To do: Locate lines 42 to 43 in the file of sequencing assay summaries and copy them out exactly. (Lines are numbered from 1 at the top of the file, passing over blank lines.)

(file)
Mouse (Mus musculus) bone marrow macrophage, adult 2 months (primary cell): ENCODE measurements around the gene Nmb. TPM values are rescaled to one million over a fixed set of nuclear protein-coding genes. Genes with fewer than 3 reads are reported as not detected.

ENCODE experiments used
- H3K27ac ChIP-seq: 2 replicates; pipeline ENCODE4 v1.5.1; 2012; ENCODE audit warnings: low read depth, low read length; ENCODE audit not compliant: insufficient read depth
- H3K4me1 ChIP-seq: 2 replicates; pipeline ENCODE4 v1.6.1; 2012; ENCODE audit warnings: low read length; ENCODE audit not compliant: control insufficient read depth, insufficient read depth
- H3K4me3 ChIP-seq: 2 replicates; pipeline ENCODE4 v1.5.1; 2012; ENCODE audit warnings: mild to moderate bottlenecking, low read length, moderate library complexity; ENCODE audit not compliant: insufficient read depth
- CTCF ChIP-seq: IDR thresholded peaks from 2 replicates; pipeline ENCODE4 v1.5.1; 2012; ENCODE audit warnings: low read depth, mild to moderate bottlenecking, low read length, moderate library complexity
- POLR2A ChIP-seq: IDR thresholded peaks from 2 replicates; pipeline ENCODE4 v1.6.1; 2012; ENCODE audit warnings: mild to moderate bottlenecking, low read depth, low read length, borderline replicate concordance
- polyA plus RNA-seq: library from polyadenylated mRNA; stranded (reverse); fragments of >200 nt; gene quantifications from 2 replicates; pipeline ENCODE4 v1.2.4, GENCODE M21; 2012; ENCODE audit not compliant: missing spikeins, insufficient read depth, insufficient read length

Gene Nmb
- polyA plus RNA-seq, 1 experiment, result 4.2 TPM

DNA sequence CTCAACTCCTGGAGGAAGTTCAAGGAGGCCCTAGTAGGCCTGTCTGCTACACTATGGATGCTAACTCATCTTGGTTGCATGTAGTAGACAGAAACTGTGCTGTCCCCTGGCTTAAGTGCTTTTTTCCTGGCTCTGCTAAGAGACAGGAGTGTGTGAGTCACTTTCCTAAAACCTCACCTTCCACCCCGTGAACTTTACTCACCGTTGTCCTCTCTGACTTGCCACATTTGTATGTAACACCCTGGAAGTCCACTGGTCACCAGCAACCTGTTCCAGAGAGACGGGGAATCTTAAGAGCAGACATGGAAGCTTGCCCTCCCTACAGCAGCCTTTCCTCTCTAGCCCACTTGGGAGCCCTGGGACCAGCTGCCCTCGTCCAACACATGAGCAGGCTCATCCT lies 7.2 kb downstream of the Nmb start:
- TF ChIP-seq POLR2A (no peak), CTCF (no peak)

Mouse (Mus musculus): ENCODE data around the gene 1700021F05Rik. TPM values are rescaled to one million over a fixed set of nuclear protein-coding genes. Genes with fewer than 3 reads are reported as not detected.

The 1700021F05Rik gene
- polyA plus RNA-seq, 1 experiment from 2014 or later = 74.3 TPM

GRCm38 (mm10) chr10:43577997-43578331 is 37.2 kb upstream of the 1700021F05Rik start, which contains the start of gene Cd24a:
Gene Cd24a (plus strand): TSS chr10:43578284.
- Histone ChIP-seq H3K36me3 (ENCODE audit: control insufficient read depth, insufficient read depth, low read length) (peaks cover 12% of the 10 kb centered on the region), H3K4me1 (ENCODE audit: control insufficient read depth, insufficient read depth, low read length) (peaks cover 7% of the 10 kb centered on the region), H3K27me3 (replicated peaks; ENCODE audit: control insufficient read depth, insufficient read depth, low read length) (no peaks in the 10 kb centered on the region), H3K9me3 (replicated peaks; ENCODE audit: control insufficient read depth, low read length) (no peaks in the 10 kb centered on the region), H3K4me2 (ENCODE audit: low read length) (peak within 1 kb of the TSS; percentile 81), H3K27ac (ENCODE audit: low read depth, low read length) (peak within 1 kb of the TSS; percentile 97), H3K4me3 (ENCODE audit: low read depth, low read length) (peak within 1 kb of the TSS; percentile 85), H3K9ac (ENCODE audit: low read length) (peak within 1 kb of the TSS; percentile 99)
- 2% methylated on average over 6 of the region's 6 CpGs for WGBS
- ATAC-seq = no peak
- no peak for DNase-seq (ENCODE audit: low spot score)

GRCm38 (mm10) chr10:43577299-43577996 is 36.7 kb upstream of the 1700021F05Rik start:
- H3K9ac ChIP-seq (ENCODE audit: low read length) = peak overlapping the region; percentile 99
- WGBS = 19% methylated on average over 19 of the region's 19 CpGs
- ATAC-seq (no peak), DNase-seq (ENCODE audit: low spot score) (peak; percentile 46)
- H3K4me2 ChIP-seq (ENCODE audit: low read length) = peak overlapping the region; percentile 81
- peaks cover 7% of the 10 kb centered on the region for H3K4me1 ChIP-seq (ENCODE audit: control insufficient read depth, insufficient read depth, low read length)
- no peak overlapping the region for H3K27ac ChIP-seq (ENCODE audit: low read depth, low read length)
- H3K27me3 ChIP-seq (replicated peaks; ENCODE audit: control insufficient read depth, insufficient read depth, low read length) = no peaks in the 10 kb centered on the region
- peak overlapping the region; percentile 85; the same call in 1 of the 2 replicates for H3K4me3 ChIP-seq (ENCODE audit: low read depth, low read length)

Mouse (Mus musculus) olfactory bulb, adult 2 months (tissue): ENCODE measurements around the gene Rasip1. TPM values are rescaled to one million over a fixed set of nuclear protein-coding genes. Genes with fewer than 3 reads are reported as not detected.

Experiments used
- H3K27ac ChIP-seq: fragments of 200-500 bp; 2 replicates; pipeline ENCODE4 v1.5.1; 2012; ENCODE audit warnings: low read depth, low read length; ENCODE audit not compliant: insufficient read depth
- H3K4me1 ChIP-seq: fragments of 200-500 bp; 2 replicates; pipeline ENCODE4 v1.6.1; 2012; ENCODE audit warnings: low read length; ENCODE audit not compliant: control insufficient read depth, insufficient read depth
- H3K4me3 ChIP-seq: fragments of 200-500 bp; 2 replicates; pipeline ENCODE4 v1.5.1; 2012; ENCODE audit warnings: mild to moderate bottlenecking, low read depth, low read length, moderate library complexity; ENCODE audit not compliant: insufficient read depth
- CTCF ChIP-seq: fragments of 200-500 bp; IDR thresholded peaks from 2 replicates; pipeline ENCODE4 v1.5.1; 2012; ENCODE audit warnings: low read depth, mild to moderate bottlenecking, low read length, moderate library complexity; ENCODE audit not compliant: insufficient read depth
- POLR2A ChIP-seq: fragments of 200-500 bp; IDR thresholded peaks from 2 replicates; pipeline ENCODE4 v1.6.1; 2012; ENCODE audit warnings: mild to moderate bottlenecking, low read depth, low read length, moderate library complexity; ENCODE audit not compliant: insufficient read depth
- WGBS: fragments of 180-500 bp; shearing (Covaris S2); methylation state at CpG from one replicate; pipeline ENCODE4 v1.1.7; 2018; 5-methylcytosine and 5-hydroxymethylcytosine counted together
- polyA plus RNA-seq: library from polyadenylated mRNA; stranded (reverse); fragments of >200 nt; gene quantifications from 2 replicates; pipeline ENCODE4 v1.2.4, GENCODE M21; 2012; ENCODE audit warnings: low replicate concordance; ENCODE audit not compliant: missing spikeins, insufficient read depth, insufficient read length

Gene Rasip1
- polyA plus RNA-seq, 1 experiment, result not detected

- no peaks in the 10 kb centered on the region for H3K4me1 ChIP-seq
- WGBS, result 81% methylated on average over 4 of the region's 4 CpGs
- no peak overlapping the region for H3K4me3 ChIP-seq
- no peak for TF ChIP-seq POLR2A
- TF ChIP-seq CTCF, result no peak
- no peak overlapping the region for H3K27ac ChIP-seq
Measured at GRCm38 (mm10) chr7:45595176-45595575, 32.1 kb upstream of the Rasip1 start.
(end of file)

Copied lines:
- no peaks in the 10 kb centered on the region for H3K4me1 ChIP-seq
- WGBS, result 81% methylated on average over 4 of the region's 4 CpGs